At the time of publication, Phillips, recipient of an Academy of American Poetry Prize, taught at Washington University in St. Louis and was visiting professor of creative writing at Harvard University.

Our Lady

in the final hour, our lady - Of
the electric rosary, Of the highway,
by then Of the snows mostly - was

the man he'd always been really,
though, yes, we'd sometimes forgotten.
Still, even while he lay fanning

as one might any spent flame, where
it was hot, between his legs, and
saying it didn't much matter anymore

about dying, what came of having
come too often, perhaps to what in
the end had fallen short of divine

always, he said that more than the
bare-chested dancers and all-conquering
bass-line that had marked his every

sudden, strobe-lit appearance, at
precisely the same moment, in all of
the city's best clubs; more than

the just-heated towels and the water
he'd called holy in those windowless
too thinly-walled, now all but

abandoned bath-houses, he regretted
the fine gowns that he'd made, just
by wearing them, famous; and then,

half, it seemed, to remind us,half
himself, he recreated the old shrug,
slowing rising from his hospital

robe - not green, he insisted, but
two shades, maybe three, shy of
turquoise - one shoulder to show

the words still tattooed there:
Adore me; for the moment, it was
possible to see it, the once

extraordinary beauty, the heated
grace for which we'd all of us,
once, so eagerly sought him.


Every one of these bodies,those in drag, those
not,loves a party,that month is clear. The blonde
with the amazing lashes - lashes, more amazingly,

his own - tells me it is like when a small bird
rises, sometimes, like the difficult thing is not to.
I think he is talking about joy or pain or desire

or any of the several things desire, sweet drug,
too sweet, can lead to. I think he means moments,
like this one, sudden, when in no time I know that

those lashes, the mouth that could use now more
painting, those hairless, shaven-for-the-event arms
whose skin, against the shine of the gown, a spill of

blood and sequins the arms themselves spill from,
glitters still, but dully,like what is not the
main prize does always - I know this man is mine,

if I want him. Meanwhile around us, the room fairly
staggers with men, and an aching to be lovely, loved,
even. As in any crowd lately, of people, the heavy

corsage of them stepping in groups, the torn bloom
that is each taking his own particular distance,
I think the trick is one neither of joining or not

joining, but of holding, as long as I can, to some
space between, call it rest for the wary, the slow
dragging to nowhere I call heaven. I'm dancing

maybe, but not on air: this time through water.

Delusion shattered by a quick injection of math.

term limits

when I learned
I could only serve
two three year terms
I protested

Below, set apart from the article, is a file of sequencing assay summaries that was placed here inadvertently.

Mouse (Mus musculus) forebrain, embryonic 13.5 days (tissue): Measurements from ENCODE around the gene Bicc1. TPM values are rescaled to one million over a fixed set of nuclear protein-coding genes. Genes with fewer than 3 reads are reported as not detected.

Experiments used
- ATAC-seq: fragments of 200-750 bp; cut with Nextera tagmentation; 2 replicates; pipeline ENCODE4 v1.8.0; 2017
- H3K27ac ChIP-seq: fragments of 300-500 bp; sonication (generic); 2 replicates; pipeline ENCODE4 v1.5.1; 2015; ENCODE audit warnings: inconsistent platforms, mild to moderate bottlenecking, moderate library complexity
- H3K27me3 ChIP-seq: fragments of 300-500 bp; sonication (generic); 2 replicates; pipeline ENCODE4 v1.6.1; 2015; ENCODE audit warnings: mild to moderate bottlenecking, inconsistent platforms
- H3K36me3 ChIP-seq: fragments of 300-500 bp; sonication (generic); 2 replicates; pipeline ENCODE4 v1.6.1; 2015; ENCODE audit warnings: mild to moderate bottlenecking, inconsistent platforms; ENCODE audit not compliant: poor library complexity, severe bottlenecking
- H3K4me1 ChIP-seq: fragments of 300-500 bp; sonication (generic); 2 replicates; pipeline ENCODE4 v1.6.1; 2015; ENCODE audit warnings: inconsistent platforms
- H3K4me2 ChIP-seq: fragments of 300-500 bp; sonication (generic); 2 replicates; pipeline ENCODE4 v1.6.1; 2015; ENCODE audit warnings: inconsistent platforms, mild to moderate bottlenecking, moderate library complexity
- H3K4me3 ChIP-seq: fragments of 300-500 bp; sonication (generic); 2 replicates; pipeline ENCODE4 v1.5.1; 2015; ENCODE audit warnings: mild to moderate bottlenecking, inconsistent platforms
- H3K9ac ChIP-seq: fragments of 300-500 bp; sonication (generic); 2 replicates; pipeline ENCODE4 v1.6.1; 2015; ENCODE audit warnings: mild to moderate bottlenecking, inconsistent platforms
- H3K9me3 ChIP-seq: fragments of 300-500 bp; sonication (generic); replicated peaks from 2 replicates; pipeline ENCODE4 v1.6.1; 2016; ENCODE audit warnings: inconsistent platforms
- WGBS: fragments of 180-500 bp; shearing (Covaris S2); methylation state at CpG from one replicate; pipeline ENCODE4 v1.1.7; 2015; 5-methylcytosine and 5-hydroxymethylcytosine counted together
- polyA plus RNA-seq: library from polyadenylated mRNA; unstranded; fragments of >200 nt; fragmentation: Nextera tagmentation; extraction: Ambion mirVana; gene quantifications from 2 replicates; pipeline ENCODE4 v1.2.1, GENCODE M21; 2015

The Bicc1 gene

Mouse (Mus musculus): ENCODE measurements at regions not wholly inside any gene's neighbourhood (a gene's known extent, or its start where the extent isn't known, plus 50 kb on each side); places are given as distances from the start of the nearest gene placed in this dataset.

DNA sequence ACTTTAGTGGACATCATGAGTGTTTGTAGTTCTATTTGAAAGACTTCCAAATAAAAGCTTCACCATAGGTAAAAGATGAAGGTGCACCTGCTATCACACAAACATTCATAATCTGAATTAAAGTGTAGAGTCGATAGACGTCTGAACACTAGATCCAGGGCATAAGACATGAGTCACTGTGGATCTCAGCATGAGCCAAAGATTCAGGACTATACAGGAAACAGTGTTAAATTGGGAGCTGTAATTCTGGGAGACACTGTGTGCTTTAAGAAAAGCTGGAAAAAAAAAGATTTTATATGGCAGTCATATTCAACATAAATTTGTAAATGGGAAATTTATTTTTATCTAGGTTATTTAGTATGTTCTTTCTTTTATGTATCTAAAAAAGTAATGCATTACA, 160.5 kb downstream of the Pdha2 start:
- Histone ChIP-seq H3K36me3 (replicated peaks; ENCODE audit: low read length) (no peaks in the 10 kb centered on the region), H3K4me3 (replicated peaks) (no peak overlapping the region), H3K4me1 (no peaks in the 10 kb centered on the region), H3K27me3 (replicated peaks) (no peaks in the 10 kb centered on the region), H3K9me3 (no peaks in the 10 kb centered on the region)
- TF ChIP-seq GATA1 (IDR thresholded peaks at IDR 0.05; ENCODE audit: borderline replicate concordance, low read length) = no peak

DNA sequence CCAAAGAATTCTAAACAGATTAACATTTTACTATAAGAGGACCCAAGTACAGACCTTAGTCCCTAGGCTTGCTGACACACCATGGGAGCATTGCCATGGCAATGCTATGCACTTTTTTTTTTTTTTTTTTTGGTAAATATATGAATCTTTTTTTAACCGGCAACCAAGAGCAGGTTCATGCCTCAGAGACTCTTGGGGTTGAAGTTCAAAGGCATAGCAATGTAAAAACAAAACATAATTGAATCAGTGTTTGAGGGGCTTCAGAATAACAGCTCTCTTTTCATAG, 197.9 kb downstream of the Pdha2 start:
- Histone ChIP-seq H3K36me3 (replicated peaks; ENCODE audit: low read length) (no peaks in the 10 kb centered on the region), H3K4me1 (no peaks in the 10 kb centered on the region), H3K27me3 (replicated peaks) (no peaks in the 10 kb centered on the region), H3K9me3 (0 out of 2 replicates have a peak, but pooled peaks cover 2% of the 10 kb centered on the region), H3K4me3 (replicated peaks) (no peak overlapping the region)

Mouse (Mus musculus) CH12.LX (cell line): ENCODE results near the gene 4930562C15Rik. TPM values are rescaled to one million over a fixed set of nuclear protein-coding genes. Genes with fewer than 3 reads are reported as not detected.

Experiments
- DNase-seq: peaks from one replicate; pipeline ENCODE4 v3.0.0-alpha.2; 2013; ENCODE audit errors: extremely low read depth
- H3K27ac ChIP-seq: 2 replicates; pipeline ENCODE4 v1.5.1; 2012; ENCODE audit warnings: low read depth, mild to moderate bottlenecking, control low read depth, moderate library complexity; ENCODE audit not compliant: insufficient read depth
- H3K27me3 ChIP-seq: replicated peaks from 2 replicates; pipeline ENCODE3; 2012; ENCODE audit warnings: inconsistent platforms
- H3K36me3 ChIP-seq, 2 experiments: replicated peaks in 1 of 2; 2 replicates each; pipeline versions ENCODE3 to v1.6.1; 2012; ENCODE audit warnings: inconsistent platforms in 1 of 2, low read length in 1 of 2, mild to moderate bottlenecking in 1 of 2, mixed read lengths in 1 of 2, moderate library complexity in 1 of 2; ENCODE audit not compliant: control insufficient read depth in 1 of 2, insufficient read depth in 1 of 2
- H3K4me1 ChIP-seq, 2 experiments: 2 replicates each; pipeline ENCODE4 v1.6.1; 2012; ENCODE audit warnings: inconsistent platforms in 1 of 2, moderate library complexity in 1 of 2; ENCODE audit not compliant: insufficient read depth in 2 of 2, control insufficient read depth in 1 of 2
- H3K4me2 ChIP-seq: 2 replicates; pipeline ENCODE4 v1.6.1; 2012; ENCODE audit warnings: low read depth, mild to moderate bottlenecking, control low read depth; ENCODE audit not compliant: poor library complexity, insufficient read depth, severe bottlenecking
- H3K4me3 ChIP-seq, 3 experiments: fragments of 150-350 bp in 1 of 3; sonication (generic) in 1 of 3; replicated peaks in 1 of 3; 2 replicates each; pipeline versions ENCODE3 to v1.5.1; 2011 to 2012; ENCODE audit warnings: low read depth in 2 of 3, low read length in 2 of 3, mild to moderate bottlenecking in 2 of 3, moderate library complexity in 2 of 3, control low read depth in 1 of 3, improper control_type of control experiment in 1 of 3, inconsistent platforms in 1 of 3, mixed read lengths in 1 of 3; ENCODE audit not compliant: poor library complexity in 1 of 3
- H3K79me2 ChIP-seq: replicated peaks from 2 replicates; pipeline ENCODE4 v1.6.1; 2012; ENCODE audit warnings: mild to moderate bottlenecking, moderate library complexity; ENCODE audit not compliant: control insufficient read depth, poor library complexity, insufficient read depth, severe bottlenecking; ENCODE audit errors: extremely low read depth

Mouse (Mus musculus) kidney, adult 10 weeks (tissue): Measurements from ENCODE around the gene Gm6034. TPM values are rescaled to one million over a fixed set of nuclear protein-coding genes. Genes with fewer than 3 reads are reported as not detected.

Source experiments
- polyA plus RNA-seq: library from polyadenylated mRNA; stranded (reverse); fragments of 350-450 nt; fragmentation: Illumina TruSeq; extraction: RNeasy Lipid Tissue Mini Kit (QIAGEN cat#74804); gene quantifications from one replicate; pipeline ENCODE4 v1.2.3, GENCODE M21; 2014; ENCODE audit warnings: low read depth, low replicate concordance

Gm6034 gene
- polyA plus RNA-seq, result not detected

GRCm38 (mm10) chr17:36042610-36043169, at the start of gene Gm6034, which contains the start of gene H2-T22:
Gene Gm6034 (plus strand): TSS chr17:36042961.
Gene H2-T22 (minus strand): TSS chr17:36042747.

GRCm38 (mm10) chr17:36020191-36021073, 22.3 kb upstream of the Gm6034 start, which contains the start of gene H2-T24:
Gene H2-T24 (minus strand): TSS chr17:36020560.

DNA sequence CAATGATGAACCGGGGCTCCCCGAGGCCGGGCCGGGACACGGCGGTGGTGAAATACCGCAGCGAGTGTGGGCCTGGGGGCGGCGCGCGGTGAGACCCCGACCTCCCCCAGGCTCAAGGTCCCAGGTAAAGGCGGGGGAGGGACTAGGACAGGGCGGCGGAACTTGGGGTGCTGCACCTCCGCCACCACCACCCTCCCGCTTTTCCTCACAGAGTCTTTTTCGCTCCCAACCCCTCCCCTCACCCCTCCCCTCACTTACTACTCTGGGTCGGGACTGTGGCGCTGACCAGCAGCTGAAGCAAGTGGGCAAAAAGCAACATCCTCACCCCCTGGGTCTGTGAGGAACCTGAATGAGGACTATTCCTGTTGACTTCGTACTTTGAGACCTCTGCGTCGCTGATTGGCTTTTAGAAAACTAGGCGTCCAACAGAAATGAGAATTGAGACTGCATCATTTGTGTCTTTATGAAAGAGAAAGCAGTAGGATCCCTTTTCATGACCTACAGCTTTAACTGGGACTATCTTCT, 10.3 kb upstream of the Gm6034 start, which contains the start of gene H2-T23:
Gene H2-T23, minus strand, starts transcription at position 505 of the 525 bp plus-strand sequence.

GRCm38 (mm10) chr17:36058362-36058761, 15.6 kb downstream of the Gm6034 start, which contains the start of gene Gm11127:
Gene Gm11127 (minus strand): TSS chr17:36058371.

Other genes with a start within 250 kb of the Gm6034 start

to the powers that

I said, "I can never
do all that needs to be
in six years"

I fumed
at the injustice
of it all

that little voice inside
that always denies me
the comfort
of long-term self-
this blunt assessment
in the hard drive
between my ears

at my age
three years times two
could be a

I have a poem now by classical Chinese poet Yang Wan-Li from the book Heaven My Blanket, Earth My Pillow. The book was published in 2004 by White Pine Press. The poems in the book were tanslated to English by Jonathan Chaves.

Yang, largely unknown in the West before the publication of this book, was born into a poor family in Kiangsi in 1127. Living a largely uneventful life, he studied very hard as a young man to pass all the examinations required to advance into the Chinese bureaucracy that ran the government (the only path to advancement for a young man), then rose through the years to a high position in government before his death in 1206.

I enjoy very much the elegant plainness of early Chinese poetry,the day-to-day life of it, and I particularly like the way Chaves has reflected in his translation that plainness without forgetting its elegance.

Late Spring: On the Way to Yung-Ho

Not many days of spring left
but living in the mountains, it's hard to tell:
green haze - wind blowing through the wheat;
white ripple - sunlight dancing on the pond.

The scene is beautiful, but I'm feeling bad;
everyone else is happy - I alone am depressed.
So I walk through the countryside, gazing around
and, when I feel like ti, writing a poem.

Sitting Up at Night in Late Spring


Spring passes quickly - I am ill.
and spring looks like autumn to my sick eyes.
Only the lamp takes pity on me
And brightens my depression on a sleepless night.


My pain cries to heaven
    but heaven does not know.
Or heaven does know, but does not care.
I pick up the poems of Po Chu-i
and find a few moments of happiness.

Third Day of the Third Month, Rain: Written to Dispel My Depression


I go out the door; it's raining, but I can't go back now,
so I borrow someone's bamboo hat to wear for a while.
Spring has tinted ten thousand leaves, and I didn't even know;
the clouds have taken a thousand mountains and swept them away.


I look for flowers in the village
    but they hide from me on purpose;
and even when I find them,they only sadden me.
It would be better to lie down
    and listen to the rain
        in the spring mountains -
a quick downpour, then a few scattered drops.


As spring dies the scenes grow more beautiful:
The poet will remember them for the rest of his life.
Level fields overflowing with green -
    wheat in every village;
soft waters reflecting red -
    flowers on every bank.

Hearing Hsiao Po-ho and His Son Shang-Ti Reading Aloud at Night

When I was young I was never away form my reading lamps;
I loved books so much that I grew thin and gaunt.
Now I'm old and lazy and can't rad anymore;
instead I lie and listen to my neighbors
    read aloud at night.